International Exposure

AFDA’s efforts towards internationalisation are visible through its extensive network of global partners and through its international student and staff body locally.

As a full member of CILECT (the International Association of Film and Television Schools) since 2004, AFDA has built up considerable relationships with a number of international and continental institutions. Various collaborative projects and exchanges have taken place over the years and AFDA was fortunate enough to host the CILECT Conference in 2012, in which over 140 film schools from 45 countries visited AFDA Cape Town.

Through CARA (Cilect Africa Region Association), AFDA maintains several formal and informal relationships with its African member schools. CARA annually hosts a conference where its member schools and other schools from the region present papers on teaching methodologies and various projects and films.  The conference is a valuable platform to meet other African schools and share ideas and create partnerships. Come 2015, the conference will be held in Marrakesh at the ESAVM Department of Film and Audio Visual Studies. Staff and students from all the CARA member schools will present their films and methodologies as well as be part of a debate that questions the use of culture in teaching in film schools.

The benefits of these programs is that it allows South African but also international students to gain a truer perspective of the opportunities and challenges that the world offers them, as well as to improve their understanding of their own culture through the lens of different and other cultures. Furthermore these relationships create both local and international pathways to one another’s markets and resources. Africa is a vast continent and funding limitations and distance are serious challenges that need to be overcome in order for us to meet and share ideas and resources. The CARA relationship is a vital platform to make this a reality for all its members.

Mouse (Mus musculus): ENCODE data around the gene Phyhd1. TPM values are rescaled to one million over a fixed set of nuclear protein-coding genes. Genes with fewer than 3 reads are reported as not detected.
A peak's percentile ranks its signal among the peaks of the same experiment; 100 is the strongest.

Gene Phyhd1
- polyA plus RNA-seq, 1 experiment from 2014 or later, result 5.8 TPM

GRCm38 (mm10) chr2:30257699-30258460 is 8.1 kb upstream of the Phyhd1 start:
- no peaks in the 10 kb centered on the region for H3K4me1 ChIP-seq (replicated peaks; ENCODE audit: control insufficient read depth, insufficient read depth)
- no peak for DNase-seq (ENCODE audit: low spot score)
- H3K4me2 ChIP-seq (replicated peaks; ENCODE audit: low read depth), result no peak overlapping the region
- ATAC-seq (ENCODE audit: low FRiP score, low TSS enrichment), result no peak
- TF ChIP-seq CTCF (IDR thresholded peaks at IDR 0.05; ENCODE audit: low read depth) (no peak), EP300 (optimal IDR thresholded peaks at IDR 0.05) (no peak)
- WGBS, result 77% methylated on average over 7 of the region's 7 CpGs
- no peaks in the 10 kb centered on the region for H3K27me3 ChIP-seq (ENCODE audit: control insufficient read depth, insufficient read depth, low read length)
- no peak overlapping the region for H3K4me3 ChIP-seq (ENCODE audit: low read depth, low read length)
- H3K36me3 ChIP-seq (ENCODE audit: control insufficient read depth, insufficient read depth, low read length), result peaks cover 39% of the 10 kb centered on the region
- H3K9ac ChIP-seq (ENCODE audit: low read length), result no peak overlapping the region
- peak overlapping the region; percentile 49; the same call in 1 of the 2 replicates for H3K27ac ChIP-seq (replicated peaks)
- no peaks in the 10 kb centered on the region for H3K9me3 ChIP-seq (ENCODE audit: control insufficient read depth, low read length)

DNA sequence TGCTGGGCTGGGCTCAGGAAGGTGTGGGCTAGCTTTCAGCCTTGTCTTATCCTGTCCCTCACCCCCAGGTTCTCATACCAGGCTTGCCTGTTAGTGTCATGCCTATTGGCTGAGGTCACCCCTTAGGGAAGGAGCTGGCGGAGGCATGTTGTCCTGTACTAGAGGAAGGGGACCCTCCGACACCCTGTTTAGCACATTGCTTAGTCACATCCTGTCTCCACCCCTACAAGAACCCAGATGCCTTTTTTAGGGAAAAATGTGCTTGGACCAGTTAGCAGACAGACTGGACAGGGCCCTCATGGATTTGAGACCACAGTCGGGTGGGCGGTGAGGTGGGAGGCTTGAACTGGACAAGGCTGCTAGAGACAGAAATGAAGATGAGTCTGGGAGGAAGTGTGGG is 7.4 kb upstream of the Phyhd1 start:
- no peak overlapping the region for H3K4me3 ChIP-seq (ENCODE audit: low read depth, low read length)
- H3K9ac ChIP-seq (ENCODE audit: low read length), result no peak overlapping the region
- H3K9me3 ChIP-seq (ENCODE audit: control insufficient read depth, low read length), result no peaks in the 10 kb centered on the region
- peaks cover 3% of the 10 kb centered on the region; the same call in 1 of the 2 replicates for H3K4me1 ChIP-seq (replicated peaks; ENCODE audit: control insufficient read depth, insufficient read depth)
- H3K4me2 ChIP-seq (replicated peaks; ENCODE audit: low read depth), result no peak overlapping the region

Added to this, is the fact that Africa purchases more content than China, and that this purchase is set to grow to 6 billion dollars by 2016. It is interesting to note, that Naspers, along with Canal Plus (France) and Star (Nigeria) plays a key role in the ownership and distribution of this current content requirement and its projected value. By logical extension, one would assume that it is important for African film schools to contribute to the creation of the intellectual capital that will grow the industry in a sustainable fashion.

Through exchange and industry partners, AFDA students have the opportunity to travel to locations like China and Finland. AFDA alumni (Tristan Holmes and Sashica Archery) and one staff member (Luscious Dosi) recently participated in the Looking China initiative during which ten minute documentaries were produced and evaluated by a panel of industry and institutional experts in Gansu Province. AFDA was fortunate to have received one nomination for the 2016 Beijing Film Festival from this initiative and the opportunity to learn more about Chinese minority cultures and working withinternational film students from other continents.

AFDA has formal relationships with Botswana and the high number of African students studying at AFDA allows for the development of partnerships and relationships between graduating students. AFDA alumni work extensively in Nigeria, Kenya, Ethiopia, Rwanda and Namibia. For this year alone AFDA has enrolled over 130 international students on five campuses in South Africa and Botswana.

AFDA is the South African School of Motion Picture Medium and Live Performance, and is registered with the Department of Higher Education and Training as a private higher education institution under the Higher Education Act, 1997. Registration certificate no. 2001/HE07/012.

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